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Bianchi launches Aria aero road bike

New design boasts features that have trickled down from Aquila time trial/ triathlon bike

Bianchi has revealed a brand new aero bike called the Aria that, as well as being suitable for road racing, is said to be easily set-up for triathlon. 

The Italian brand already has the Oltre aero road bikes in its range and has only recently launched the Oltre XR3, but the Aria represents a trickle down of Aquila time trial/ triathlon design in a much more affordable, and broader, application.

Check out our Oltre XR3 First Ride. 

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“Aria delivers ultimate aerodynamic performance with expertly balanced combination of race-focused geometry and wind tunnel proven design,” says Bianchi.

“To overcome wind resistance, the Aria has a precision-engineered frame and integrated fork with advanced aerodynamic shape and racing geometry.”

Bianchi says that the Aria’s design has been “heavily inspired” by its wind tunnel testing and co-operation with pro riders.

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The tapered head tube has an aero profile, for example, as does the seatpost which comes with a wedge-type clamp that’s recessed into the top tube and a 20mm offset (the distance the saddle clamp is set back from the centre of the post). 

The seat tube is cutaway around the leading edge of the rear wheel in time honoured aero road bike fashion, and the deeply profiled down tube is cutaway around the front wheel. The seatstays are slim to reduce drag – inspired by the Aquila’s design, according to Bianchi – and the same goes for the fork legs. 

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The fork crown is integrated into the head tube/ down tube junction, which is something that we’re seeing on ever more aero road bikes. That fork is full carbon, by the way.

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The carbon-fibre frame comes with internal cable routing and is compatible with both mechanical and electronic groupsets. The rear dropouts are carbon with metal inserts to increase durability. The bottom bracket is press fit 86.5 x 41.

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Bianchi claims a frame weight of 1,100g (+/-5%) for a 55cm model. That’s not ultralight compared to the brand’s Specialissima, for example, but it’s certainly not heavy for a deep-tubed aero road bike. The fork has a claimed weight of 370g.

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The Aria will be available in eight different sizes spanning 44cm right up to 61cm. The geometry is performance orientated, naturally enough. There wouldn’t be much point going to the trouble of developing aero tube shapes and then having the rider sit bolt upright in the saddle.

The 55cm model, for example, comes with a 550mm effective seat tube, a 550mm effective top tube and a 140mm head tube. The stack height is 541mm and the reach is 390mm. Those figures are all exactly the same as those of the Oltre XR4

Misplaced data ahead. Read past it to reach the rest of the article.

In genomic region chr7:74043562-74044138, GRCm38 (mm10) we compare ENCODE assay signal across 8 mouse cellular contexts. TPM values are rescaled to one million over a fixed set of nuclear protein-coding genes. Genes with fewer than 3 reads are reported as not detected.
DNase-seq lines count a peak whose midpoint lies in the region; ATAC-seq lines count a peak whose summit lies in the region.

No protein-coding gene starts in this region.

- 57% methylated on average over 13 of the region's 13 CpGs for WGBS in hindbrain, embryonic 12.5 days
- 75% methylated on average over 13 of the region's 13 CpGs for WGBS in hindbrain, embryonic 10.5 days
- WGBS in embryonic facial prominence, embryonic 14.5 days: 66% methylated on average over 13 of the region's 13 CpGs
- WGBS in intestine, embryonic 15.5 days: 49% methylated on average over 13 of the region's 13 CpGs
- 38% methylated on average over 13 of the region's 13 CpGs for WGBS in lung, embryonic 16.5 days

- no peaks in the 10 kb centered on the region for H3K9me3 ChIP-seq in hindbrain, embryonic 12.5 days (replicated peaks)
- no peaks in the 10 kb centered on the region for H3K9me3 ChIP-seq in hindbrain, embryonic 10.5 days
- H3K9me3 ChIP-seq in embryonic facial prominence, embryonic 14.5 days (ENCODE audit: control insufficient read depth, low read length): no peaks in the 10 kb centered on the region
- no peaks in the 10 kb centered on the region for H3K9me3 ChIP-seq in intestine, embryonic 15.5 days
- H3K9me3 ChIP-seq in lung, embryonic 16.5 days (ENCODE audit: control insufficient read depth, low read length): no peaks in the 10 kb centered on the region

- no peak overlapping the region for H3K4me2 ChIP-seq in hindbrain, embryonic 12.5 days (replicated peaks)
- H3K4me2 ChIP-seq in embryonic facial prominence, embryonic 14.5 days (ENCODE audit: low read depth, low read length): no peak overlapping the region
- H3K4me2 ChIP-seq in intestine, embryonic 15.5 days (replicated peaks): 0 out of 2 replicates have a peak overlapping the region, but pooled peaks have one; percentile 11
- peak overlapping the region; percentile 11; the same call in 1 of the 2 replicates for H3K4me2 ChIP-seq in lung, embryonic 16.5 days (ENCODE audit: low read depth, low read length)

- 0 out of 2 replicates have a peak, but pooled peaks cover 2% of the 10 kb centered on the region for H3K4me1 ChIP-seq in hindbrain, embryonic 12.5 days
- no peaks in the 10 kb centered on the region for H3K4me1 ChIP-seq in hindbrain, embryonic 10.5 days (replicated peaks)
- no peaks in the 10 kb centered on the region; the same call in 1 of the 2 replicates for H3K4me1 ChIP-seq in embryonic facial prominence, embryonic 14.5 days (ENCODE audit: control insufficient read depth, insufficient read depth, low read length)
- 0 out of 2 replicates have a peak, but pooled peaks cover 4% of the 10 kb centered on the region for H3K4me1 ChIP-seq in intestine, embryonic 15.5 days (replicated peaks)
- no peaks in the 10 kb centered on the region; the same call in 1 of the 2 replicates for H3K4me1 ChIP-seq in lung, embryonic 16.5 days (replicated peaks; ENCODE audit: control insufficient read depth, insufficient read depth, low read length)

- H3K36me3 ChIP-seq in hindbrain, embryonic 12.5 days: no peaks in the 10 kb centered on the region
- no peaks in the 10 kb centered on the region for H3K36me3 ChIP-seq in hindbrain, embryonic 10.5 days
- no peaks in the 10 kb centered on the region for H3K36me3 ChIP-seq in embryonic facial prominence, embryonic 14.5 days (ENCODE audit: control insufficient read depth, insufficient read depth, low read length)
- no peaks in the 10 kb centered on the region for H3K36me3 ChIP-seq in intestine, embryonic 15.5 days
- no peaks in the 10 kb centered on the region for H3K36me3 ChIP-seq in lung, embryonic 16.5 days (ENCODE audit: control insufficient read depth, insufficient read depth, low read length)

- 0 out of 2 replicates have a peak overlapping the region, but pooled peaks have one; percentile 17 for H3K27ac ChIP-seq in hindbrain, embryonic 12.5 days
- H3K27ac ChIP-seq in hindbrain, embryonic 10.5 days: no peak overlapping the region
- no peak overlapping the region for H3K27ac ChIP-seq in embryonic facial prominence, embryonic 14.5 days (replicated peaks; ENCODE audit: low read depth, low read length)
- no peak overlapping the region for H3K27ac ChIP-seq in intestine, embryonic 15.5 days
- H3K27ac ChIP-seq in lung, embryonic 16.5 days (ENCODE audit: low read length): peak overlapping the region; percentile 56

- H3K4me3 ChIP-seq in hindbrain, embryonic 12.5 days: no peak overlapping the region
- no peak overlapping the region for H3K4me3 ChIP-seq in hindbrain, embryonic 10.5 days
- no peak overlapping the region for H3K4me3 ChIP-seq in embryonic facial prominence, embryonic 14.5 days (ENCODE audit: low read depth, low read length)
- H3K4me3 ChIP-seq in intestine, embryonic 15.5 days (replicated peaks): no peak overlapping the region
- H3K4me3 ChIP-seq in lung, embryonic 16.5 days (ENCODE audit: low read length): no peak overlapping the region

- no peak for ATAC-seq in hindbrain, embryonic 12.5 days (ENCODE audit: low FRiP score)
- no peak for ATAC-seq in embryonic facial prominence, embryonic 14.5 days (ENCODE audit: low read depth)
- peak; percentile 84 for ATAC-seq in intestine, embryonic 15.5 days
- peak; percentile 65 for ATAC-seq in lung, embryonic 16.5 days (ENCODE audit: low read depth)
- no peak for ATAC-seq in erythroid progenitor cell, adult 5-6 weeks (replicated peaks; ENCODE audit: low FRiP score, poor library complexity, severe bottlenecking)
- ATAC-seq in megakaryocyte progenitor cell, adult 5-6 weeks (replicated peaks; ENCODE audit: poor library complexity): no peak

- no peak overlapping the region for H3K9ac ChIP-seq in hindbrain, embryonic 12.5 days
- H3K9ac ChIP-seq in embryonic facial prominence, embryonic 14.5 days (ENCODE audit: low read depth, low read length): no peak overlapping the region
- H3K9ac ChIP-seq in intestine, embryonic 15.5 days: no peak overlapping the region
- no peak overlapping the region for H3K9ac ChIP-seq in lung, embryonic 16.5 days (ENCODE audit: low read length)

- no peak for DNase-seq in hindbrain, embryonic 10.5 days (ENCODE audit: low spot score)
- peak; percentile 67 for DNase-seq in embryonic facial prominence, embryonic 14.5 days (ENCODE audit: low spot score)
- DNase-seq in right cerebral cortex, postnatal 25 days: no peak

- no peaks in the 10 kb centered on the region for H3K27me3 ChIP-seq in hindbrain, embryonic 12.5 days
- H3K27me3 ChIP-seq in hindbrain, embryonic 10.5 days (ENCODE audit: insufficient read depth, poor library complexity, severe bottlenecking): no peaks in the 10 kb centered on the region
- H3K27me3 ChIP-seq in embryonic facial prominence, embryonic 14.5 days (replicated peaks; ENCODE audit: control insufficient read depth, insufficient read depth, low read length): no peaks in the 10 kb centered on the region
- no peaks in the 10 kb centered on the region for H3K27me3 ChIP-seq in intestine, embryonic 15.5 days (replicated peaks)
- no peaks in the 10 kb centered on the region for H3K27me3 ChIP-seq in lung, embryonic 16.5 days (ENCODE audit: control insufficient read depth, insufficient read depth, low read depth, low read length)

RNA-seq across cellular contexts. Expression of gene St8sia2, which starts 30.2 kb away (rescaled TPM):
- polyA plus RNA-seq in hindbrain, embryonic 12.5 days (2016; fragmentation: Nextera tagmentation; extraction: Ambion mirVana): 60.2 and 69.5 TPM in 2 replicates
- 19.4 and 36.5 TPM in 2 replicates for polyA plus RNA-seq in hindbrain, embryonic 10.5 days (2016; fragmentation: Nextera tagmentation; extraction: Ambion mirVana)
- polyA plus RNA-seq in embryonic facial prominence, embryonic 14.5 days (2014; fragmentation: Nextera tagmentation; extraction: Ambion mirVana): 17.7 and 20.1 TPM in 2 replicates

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As mentioned above, Bianchi is keen to push the Aria as a bike that can be adapted easily for triathlon. 

“Getting the required horizontal-back aerodynamic tuck position for fast tri bike leg is easy to achieve with Aria’s triathlon configuration,” says Bianchi. “Just clip-on aero bars, set the bars’ stack height if required and adjust saddle height and angle.”

The seat angle isn’t as steep as that of a dedicated triathlon/ time trial bike (73.5° on the 55cm model) so you’ll have to flex more to get into a flat-backed position, but the Aria will doubtless prove to be much more versatile. 

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The first Arias will be in a Campagnolo Centaur build at £2,249.99. Some should be available this month, far more in July.

Mat has been in cycling media since 1996, on titles including BikeRadar, Total Bike, Total Mountain Bike, What Mountain Bike and Mountain Biking UK, and he has been editor of 220 Triathlon and Cycling Plus. Mat has been technical editor for over a decade, testing bikes, fettling the latest kit, and trying out the most up-to-the-minute clothing. He has won his category in Ironman UK 70.3 and finished on the podium in both marathons he has run. Mat is a Cambridge graduate who did a post-grad in magazine journalism, and he is a winner of the Cycling Media Award for Specialist Online Writer. Now over 50, he's riding road and gravel bikes most days for fun and fitness rather than training for competitions.

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Alankk | 6 years ago

Could do with more Bianchi logos

davel | 6 years ago

Oi, you there, triathlete. You don't know anything about bikes, yes?

So you won't know that if we tell you that you can clip on tri bars and fiddle with the seat on this bike, which amounts to our entry-level stunna, that piece of advice applies to pretty much Any Bike.

Yes? Good. Sale? Good. Now off you jog/swim.

StraelGuy | 6 years ago
1 like

Doesn't: Look particularly aero.
Does: Look bloomin' gorgeous!

swmlon | 6 years ago

Digging the new colours for the Aeroad laugh

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